David Bourget (Western Ontario)
David Chalmers (ANU, NYU)
Rafael De Clercq
Ezio Di Nucci
Jonathan Jenkins Ichikawa
Jack Alan Reynolds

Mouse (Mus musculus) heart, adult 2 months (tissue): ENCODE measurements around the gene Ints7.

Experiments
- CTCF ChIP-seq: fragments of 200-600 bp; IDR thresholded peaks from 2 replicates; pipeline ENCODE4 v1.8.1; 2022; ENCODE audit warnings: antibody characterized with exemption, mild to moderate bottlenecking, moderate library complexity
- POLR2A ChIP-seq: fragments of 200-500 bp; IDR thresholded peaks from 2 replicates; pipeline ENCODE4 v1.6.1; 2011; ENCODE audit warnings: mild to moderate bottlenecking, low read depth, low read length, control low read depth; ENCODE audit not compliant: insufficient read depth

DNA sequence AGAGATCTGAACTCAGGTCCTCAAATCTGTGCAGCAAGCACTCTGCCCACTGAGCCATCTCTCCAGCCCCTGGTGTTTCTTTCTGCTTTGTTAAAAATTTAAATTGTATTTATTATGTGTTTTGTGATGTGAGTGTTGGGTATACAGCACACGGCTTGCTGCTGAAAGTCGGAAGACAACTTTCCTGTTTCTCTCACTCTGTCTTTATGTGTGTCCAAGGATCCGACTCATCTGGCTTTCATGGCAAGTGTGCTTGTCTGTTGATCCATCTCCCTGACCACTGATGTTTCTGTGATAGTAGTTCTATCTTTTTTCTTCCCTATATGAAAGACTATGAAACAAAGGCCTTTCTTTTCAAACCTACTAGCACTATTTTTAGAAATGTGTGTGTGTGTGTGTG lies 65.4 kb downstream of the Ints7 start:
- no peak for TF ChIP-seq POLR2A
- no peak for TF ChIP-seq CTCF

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Noûs 36 (s16):419-461 (2002)